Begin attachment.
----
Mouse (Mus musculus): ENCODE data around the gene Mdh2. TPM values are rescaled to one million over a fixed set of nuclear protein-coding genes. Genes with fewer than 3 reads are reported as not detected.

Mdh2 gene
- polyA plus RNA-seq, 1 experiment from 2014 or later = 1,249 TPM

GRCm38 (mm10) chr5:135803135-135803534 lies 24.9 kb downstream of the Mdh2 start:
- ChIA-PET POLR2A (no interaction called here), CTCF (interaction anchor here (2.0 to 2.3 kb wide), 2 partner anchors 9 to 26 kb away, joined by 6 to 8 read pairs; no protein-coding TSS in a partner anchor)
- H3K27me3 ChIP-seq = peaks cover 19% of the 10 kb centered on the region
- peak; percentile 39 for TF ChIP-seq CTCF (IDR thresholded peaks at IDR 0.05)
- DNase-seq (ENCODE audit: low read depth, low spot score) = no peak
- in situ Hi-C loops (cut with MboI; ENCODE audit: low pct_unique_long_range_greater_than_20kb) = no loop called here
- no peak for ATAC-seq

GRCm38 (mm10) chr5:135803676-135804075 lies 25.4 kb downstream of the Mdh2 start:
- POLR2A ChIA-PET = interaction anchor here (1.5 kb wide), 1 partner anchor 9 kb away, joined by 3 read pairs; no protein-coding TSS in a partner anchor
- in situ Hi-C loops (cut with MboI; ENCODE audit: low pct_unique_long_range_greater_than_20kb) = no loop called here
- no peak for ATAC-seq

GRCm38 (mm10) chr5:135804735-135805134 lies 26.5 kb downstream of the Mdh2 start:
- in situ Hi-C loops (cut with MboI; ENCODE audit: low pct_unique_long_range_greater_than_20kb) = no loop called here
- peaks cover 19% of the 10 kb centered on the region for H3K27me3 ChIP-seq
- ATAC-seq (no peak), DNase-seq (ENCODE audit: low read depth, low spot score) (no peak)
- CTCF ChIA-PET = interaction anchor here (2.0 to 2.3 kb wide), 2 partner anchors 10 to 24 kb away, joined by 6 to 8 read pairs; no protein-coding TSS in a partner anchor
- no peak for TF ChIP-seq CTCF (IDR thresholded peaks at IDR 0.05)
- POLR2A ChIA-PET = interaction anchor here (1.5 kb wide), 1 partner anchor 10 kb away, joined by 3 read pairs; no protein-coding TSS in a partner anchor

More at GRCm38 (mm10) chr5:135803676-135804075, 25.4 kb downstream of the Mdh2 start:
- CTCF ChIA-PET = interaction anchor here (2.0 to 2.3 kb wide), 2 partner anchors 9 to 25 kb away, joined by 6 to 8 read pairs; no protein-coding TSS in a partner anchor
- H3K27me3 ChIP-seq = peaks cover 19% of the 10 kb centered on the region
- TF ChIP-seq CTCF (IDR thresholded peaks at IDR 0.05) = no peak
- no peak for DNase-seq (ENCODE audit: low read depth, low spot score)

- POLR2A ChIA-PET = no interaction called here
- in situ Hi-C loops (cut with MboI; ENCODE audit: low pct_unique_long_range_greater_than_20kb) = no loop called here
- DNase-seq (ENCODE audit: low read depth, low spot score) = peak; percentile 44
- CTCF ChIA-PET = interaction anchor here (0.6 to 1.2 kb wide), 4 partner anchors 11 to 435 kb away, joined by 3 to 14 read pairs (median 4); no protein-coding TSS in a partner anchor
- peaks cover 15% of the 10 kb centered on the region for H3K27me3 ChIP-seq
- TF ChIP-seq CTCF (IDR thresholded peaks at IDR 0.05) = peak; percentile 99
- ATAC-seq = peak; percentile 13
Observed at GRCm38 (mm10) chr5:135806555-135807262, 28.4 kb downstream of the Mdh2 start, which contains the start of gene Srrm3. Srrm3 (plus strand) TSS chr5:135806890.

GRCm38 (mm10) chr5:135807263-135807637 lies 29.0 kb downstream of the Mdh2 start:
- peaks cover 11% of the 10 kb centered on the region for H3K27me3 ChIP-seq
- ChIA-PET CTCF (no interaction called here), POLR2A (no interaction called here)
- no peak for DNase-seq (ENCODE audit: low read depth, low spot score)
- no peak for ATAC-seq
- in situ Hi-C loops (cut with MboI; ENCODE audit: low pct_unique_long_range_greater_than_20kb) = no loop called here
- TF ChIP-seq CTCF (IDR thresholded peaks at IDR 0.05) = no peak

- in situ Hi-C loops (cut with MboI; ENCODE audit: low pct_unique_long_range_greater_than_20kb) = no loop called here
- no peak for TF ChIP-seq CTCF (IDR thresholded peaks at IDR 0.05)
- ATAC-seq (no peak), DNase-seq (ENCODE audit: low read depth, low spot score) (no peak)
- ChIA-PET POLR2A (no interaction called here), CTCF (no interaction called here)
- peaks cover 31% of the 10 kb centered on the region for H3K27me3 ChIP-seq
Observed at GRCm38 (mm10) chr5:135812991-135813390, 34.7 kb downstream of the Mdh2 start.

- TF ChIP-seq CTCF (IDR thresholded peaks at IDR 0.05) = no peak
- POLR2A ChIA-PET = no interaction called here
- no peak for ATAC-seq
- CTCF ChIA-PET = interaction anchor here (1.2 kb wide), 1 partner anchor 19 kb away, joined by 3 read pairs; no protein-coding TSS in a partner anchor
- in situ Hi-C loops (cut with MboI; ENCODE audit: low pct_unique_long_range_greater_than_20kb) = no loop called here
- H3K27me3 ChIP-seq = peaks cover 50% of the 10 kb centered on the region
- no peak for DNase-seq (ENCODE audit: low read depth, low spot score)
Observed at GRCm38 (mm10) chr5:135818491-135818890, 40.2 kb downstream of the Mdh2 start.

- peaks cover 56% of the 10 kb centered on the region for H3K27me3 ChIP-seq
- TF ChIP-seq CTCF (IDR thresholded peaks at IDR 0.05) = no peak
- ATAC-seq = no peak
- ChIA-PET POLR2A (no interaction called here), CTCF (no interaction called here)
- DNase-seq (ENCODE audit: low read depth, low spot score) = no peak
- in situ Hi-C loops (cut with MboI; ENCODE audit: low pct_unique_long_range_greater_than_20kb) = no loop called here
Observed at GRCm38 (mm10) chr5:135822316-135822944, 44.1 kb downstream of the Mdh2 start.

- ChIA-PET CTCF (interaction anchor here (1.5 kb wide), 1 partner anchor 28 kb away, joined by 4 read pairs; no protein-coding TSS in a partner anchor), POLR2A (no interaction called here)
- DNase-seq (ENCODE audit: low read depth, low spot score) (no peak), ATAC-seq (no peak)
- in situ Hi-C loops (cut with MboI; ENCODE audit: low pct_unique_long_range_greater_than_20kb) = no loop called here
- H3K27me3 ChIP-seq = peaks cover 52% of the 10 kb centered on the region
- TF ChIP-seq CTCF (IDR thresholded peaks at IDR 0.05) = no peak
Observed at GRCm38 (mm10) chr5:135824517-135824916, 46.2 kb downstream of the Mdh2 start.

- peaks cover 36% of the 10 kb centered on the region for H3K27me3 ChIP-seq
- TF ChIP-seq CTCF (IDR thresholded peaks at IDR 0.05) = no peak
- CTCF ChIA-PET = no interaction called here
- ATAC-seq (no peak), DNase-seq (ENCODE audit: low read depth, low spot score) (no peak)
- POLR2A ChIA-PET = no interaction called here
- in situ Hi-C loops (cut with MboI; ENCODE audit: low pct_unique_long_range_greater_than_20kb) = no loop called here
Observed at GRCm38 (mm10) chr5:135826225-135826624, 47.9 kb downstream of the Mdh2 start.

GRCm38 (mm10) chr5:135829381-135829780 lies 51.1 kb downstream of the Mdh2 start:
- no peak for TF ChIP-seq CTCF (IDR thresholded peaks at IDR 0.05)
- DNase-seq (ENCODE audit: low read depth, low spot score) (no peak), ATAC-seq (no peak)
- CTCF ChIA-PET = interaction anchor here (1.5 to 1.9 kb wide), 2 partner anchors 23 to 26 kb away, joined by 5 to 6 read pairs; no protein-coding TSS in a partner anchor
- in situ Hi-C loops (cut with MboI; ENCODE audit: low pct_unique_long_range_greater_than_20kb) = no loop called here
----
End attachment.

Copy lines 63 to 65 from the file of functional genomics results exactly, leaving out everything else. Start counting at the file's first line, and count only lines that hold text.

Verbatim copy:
- ChIA-PET CTCF (interaction anchor here (1.5 kb wide), 1 partner anchor 28 kb away, joined by 4 read pairs; no protein-coding TSS in a partner anchor), POLR2A (no interaction called here)
- DNase-seq (ENCODE audit: low read depth, low spot score) (no peak), ATAC-seq (no peak)
- in situ Hi-C loops (cut with MboI; ENCODE audit: low pct_unique_long_range_greater_than_20kb) = no loop called here